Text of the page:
PARENTS’ GUIDE: WHAT TO
THE BENEFITS OF LENSES FOR CHILDREN & TEENAGERS
Contact lenses provide all-round vision, so children can more easily spot things out of the corner of their eye.
Lenses help give children the freedom to run around, take part in sport and play, without glasses getting in the way. That also means no fear of prescription glasses breaking.
Contact lenses can help give children a self-esteem boost. In a clinical study, 80% of parents agreed that contact lenses improved their children’s confidence*.
Contact lenses can be used daily or only on special occasions or when playing sport for example, meaning that you can control the costs.
ARE THEY READY?
There’s no minimum age for wearing contact lenses.
The most important question is whether your child is mature and motivated enough to wear and care for their lenses properly, as contact lenses require particularly good hygiene and care.
You are the best judge of your child’s level of maturity. If you think they are showing responsibility at home and at school, they may well be ready.
THE COST OF CONTACT LENSES
The cost of contact lenses varies on lens and also usage frequency - some people wear lenses every day, others only a few days a week or when playing sport for example. Replacing lenses is cheaper than replacing glasses, however your child will still need a backup pair of glasses.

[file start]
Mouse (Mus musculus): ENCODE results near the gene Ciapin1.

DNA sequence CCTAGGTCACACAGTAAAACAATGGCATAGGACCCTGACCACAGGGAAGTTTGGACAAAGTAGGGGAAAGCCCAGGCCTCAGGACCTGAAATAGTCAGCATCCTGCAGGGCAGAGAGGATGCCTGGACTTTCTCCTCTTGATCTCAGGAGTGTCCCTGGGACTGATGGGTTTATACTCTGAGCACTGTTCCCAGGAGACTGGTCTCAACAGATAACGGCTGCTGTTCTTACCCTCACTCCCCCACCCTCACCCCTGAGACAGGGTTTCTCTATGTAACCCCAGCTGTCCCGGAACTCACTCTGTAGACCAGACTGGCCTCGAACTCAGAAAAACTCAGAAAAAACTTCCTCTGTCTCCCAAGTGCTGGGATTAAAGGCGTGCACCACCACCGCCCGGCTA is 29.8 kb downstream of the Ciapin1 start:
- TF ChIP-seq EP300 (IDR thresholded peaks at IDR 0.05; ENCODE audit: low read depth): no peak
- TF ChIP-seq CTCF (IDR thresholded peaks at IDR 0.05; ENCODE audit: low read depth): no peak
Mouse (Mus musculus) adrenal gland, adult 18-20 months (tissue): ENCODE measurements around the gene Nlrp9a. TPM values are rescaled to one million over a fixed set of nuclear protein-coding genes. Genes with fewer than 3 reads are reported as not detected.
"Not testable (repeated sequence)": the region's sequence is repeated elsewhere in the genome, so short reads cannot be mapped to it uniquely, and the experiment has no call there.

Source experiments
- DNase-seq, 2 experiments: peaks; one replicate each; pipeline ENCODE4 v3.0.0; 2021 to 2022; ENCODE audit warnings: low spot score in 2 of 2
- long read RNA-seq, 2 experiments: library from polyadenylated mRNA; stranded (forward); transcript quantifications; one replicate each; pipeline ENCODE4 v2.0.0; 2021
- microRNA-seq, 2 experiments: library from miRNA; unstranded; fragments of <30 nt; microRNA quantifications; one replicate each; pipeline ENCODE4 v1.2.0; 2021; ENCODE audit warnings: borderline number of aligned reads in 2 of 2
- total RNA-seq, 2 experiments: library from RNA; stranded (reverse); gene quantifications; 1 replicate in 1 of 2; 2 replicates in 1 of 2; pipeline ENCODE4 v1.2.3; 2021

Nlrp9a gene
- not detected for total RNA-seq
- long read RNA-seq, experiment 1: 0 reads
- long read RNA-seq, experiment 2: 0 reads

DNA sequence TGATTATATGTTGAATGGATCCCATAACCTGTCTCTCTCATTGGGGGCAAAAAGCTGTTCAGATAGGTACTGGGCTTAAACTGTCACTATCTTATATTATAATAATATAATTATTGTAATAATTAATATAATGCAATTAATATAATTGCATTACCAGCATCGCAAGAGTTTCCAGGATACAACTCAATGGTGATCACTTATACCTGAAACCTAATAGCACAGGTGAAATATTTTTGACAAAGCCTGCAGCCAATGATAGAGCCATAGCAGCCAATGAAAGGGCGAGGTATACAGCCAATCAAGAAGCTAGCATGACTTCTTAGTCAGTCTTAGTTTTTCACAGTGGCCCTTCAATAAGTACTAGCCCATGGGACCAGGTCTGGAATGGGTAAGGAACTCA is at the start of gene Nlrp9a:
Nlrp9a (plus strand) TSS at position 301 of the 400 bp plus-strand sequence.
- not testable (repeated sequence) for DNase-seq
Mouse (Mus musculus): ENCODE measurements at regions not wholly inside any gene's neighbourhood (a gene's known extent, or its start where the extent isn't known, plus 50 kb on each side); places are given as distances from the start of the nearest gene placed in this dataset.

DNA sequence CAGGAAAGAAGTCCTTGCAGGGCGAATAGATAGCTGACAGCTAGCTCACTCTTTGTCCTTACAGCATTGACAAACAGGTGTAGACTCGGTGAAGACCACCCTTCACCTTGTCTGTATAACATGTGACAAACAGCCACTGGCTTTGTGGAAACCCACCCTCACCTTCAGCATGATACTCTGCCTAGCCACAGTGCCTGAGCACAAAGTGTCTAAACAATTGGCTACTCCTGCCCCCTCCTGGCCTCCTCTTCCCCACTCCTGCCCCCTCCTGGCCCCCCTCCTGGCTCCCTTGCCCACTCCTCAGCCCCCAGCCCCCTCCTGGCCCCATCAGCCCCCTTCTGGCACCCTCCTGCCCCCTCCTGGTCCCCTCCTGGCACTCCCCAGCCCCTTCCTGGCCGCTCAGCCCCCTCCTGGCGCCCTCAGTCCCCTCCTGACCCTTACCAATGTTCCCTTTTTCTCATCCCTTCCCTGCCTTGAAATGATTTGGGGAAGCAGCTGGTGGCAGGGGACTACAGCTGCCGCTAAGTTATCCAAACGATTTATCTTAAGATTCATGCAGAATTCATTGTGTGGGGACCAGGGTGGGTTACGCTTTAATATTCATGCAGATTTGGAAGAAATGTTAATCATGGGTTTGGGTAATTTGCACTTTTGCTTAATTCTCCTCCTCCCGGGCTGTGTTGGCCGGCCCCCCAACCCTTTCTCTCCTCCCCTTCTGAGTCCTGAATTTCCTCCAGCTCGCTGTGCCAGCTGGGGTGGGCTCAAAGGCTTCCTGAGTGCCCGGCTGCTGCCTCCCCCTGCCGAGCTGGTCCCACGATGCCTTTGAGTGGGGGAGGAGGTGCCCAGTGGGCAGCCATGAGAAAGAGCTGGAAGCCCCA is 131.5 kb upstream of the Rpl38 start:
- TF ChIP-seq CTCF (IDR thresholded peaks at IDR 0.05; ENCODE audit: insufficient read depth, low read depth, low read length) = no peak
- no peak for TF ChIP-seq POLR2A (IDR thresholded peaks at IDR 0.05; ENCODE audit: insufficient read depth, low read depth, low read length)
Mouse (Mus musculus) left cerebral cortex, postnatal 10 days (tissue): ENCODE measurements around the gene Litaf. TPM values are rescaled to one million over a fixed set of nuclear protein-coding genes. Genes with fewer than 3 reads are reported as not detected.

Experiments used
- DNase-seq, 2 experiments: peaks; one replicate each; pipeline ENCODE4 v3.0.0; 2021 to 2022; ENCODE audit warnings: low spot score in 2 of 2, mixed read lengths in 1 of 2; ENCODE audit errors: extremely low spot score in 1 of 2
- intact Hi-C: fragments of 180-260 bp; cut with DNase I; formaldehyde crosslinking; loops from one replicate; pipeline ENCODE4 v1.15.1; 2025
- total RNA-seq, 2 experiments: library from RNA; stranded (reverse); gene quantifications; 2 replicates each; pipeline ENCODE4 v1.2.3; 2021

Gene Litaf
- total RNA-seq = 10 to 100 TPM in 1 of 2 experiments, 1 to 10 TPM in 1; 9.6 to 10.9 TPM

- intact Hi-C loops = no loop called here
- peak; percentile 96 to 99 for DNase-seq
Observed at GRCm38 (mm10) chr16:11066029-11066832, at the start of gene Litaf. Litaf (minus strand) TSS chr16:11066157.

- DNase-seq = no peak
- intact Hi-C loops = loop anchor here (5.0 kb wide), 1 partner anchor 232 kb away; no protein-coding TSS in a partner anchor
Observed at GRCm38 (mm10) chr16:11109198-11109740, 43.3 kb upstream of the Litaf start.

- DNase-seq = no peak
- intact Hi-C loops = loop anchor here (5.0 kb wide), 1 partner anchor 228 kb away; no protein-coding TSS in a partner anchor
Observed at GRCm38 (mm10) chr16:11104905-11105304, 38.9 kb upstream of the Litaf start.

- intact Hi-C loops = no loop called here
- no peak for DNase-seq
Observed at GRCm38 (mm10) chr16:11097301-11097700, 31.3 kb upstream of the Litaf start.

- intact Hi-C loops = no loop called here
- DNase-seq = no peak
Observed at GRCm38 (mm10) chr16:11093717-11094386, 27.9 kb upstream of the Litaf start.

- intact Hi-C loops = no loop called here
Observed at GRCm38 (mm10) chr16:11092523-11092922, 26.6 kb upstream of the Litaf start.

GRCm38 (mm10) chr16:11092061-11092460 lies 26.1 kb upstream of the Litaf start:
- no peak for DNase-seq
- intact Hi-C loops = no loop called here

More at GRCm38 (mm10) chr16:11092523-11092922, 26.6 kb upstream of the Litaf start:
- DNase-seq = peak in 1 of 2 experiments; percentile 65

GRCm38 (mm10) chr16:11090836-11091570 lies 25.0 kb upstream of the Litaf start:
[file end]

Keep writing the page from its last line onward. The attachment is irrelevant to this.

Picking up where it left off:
Just help your child fill in the form to begin their free trial.
Locate an Optician near you who can fit your child with ACUVUE® contact lenses.
Here is a helpful guide to help your child prepare for their first appointment
†Please note professional eye examination and fitting fees may apply. UK residents 18 or over only. One trial per person. Eligibility subject to optician approval. Participating opticians only. See link for full terms and conditions.
*In a clinical study that evaluated teen contact lens wearers with teens and parents surveyed. Walline JJ, Jones LA, Rah MJ, et al; CLIP Study Group. Contact Lenses in Pediatric (CLIP) Study: Benefits of Contact Lens Wear for Children and Teens. Eye & Contact Lens 33(6): 317-321, 2007.